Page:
Sometimes, clients, just like people, come into your life for a particular reason. Sometimes they offer you an opportunity to learn a new skill. Or to grow and collaborate together. Or because it leads to clients way down the road. Or because you simply need each other.
The longer I’m in this business, the more I think there are no happy accidents. I know – I’m a little more “it was meant to be” than most photographers, but I’m okay with that.
I was meant to work with Twenty Twenty Grille before I even knew them.
But backing up. I first met Tall Ron at the Ultimate Chefs Dinner held at Bistro 1001 in West Palm Beach last October. I can’t resist a good chef’s dinner and Ron jumped in to prepare an amazing course of Tagliatelle made with duck confit, chicken confit, caramelized cipollini onions, oven-dried tomatoes, baby arugula.
When I returned to freelancing for The Palm Beach Post in January after about a short hiatus, the first restaurant I wrote about was Twenty Twenty Grille. And – here’s something embarrassing I’m going to tell you. I got Rhonda’s name wrong in the article. I called her Wanda.
It’s the second time that I can remember getting someone’s name wrong. In my history of being a journalist.
I called her the morning it ran so she’d hear it from me first.
“I changed your name,” I told her sheepishly, feeling beyond awful. She laughed. A loud, beautiful wonderful laugh. And that’s when it began, that’s when I knew.
A few months after the Rhonda-Wanda moment, I came to Twenty Twenty Grille for a photo shoot. We talked about their goals for the photo shoot – what they hoped to accomplish with the photos and how to approach the shoot. This type of collaboration is critical for a successful project. I want as many people involved as possible. I’ve never been a photographer that shies away from direction, suggestions, gentle criticism and strong collaboration. It leads to a better end product. My ego, my part in the process is tiny tiny. The most important thing is and always will be the end result.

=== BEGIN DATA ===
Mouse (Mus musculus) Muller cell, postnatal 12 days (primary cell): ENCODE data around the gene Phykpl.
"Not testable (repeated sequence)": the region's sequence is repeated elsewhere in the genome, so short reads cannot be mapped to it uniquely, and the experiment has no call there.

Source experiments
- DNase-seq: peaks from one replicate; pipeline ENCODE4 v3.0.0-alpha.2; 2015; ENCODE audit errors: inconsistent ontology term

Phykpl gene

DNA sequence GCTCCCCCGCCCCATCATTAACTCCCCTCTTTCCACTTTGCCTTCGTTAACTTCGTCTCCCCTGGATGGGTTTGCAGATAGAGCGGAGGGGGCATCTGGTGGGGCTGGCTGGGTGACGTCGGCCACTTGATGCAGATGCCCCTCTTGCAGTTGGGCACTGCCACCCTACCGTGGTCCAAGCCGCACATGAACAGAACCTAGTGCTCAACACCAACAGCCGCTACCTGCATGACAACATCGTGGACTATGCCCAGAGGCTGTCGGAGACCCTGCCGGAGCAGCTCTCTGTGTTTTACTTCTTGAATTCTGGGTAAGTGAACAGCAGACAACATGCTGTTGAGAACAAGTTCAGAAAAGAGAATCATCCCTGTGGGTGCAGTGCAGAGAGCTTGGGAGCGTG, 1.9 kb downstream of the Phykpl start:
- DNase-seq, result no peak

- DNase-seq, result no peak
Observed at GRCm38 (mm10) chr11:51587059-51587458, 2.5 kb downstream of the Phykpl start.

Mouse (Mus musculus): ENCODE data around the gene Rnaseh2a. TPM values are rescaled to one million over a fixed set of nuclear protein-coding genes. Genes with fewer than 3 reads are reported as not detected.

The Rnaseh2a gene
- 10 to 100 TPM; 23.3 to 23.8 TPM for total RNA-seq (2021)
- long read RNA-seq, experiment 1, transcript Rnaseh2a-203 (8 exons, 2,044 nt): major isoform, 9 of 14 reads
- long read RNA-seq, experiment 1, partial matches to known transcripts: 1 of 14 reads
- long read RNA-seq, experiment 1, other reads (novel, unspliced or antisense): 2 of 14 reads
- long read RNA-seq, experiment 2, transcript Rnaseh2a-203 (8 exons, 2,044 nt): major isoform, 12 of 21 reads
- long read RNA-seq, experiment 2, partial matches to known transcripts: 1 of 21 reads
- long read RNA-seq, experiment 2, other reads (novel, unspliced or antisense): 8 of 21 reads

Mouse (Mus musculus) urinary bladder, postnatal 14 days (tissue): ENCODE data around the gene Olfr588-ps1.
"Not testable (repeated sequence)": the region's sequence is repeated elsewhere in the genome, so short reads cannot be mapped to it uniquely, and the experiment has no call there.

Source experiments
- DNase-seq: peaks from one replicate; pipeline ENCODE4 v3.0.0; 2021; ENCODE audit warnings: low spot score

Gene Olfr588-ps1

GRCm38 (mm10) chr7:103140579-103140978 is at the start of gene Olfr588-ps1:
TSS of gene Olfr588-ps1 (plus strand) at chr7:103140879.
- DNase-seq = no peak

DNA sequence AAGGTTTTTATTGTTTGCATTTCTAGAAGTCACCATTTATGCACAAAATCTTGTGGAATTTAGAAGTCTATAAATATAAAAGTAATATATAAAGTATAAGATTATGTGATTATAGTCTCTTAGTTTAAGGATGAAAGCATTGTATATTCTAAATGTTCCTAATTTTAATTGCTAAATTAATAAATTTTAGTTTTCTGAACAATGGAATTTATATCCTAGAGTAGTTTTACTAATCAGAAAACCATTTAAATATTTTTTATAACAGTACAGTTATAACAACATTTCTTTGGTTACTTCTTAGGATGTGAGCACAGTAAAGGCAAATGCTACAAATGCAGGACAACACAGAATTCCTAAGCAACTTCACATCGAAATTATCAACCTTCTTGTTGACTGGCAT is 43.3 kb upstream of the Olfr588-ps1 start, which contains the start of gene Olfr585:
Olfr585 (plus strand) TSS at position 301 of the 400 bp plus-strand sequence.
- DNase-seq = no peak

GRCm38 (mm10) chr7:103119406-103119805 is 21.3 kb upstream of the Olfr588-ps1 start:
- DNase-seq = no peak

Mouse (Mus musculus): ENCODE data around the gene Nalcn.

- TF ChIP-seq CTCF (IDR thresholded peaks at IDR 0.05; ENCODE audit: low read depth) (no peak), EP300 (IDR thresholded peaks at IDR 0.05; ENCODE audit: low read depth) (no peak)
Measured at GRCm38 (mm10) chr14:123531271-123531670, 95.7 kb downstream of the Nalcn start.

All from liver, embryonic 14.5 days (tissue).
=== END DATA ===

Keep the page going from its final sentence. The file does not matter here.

Twenty Twenty Grille is like a tiny house – at first you walk in and you can’t believe how small it is (20 seats inside and 20 seats outside). But then, after sitting down and all the love pours out of the kitchen and over you, you can’t believe the restaurant is big enough to hold so much love, that Boca is big enough to hold so much love.
That’s what makes it so special, so amazing. It’s like you’re dining in Ron and Rhonda’s house, like you’re their special guest, whether you’re meeting them for the first time or you come every week.
At Twenty Twenty Grille, Chef Ron creates American food with a contemporary flair, driven by an artistic spirit and the underlying urge to experiment with unique flavor combinations: think cinnamon rubbed duck or foie gras and scallops.
And can I talk about those scallops? After extensive, ahem, research, I can’t get those scallops out of my head. A beautiful pan roasted diver scallop with foie gras, white chocolate/fennel puree and blackberry “candy” it’s one of the best things I’ve eaten this year. It haunts my dreams.
After our shoots, Rhonda and Ron invited Adam and I to dine with them. It was beautiful – all the gorgeous food I’d been photographed with Rhonda’s gracious and loving hospitality.
One of the highlights of their guests’ night is when Chef Ron’s visits every table between courses and plays the “sorbet game,” presenting them with a lush palate cleanser.
“Guess the sorbet and that table will buy you dessert,” he solemnly promises, nodding his head to the nearest table.
I knew from witnessing this it would be impossible – I believe it was cucumber-lemon-beet-honey the night we were there or something equally delicious-challenging. (And don’t worry – the flavors are ALWAYS delicious!)
Ron is an artist – quiet, exacting, contemplative, sincere and Rhonda is his light that steadfastly clears the path for him to create.
We, the lucky ones who know of Twenty Twenty, are the benefactors.
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